that lenders can claim in the event of default.
Kehoe and Levine (1993) propose to make the leverage ratio lt endogenous by connecting access to future credit with the reputation of each borrower. In this setting, enforcement
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works through reputation. Borrowers who default are shut out of credit markets and forced
into permanent autarky—they cannot borrow or lend ever again. Solvency is maintained by
credit lines that motivate borrowers to repay and continue trading in the credit market
instead of default and autarky.
Self-enforcing loans of that type satisfy an incentive constraint of the form
∞

(12)

∑ β s u (cti+s ) − u (ωti+s ) ≥ 0
s =0

for each i and t. This constraint keeps the value of solvency at or above the value of default
for everyone at all times. It holds with equality for rationed borrowers. Alvarez and Jermann
(2000) show how to find leverage ratios that connect equation (12) to equation (11).
It is fairly easy to guess what happens in an economy with debt constraints of the type
described in equation (11). If the leverage ratio lt is always sufficiently large, the symmetric
equilibrium of the previous subsection still goes through. This happens when
(13)

λt (1 + α ) ≥ α (1 + β )

for all t ≥ 0 in equation (11), and when
(14)

u (1) u (1 + α ) + βu (1 − α )
≥
1− β
1− β 2

in equation (12). Adverse collateral shocks will violate equation (13) and reduce the amount
of consumption smoothing achieved in equilibrium. As the leverage ratio shrinks in equation
(11), equilibrium allocations will approach autarky—that is,
cti → ωti as λt → 0 .
The same problem crops up in the Kehoe-Levine economy when condition (14) is violated.
When that happens, endogenous leverage ratios lt tend to depend on expectations of future
leverage ratios (lt+1,lt+2,…). If future values of l are small, then the credit market does not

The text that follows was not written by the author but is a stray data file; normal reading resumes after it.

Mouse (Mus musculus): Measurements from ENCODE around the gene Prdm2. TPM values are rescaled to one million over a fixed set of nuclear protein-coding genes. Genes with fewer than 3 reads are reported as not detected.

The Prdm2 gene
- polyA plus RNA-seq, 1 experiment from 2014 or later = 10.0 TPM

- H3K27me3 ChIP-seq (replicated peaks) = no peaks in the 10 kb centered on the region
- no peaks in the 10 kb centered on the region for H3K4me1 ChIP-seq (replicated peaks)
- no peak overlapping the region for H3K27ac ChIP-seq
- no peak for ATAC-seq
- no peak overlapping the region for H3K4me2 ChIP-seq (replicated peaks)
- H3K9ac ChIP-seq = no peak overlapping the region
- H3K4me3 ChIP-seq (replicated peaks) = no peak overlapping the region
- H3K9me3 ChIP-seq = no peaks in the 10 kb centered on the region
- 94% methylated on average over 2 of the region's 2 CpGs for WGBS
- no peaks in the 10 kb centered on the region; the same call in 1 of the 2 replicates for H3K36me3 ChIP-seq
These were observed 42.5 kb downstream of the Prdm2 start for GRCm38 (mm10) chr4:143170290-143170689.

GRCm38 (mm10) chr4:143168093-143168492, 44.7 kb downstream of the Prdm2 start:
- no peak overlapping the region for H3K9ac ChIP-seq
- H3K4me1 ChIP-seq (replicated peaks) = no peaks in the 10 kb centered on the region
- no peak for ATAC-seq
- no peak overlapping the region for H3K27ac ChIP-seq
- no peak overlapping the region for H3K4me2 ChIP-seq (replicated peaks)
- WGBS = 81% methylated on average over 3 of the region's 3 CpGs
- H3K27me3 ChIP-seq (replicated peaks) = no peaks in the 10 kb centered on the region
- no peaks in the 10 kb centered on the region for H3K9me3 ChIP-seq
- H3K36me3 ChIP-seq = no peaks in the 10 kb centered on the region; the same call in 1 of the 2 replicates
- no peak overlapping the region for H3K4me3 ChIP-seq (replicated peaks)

help smooth future consumption, which reduces the value of a good reputation to the borrower and makes lenders unwilling to lend now. Pushing this syllogism to the end, autarky
turns out to be a socially undesirable but stable equilibrium in which pessimistic expectations
of credit panics are self-fulfilling.
More sanguine forecasts of future credit conditions lead to better equilibria, but consumption smoothing will typically be limited by borrowing constraints. One way to avoid catastrophic reductions in private credit is for the central bank to act as a lender of last resort.3
Significant reductions in non-collateral credit did actually happen in the last quarter of 2008
and the first quarter of 2009 when the stock of commercial paper in circulation dropped by
more than 50 percent. How should the government react when that occurs?

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The Role of Public Debt
One reason public debt is more tradable than private debt is that the fiscal authority has
certain powers of enforcing claims on households that the private sector does not possess.
Suppose, in particular, that the government can extract a modest tax

τt ≤τ
from every high-income individual and use the proceeds to finance transfers to low-income
individuals or to repay those it borrowed from in the past. The government budget constraint
is then
(15)

 B − q B
t
t t +1 if qt > 0
,
τt = 
0
if qt = 0


where Bt+1 is the real value of public debt issued at t and maturing at t+1. Taxes amount to a
primary budget surplus that pays interest on existing public debt.
The rest of the economy functions in the way described by equations (3), (4), (5), and
(15), except for the budget constraint (4) and the market-clearing condition (5), which now
reflect the payment of taxes and the existence of a financial asset (public debt) in positive net
supply. These equations become
(4¢)

cti + qt Bti+1 = ωti + B ti − τ ti and

(5¢)

Bt1 + Bt2 = Bt .

Here Bti ≥ 0 denotes claims on the government and

τ if ωti = 1 + α
τ ti =  t
.
 0 otherwise
It is a simple matter to verify from the budget constraint (15), from equation (4¢), and
from the market-clearing condition (5¢) that the policy choice
(16)

τ t = τ * := α (1 − β ) ∀t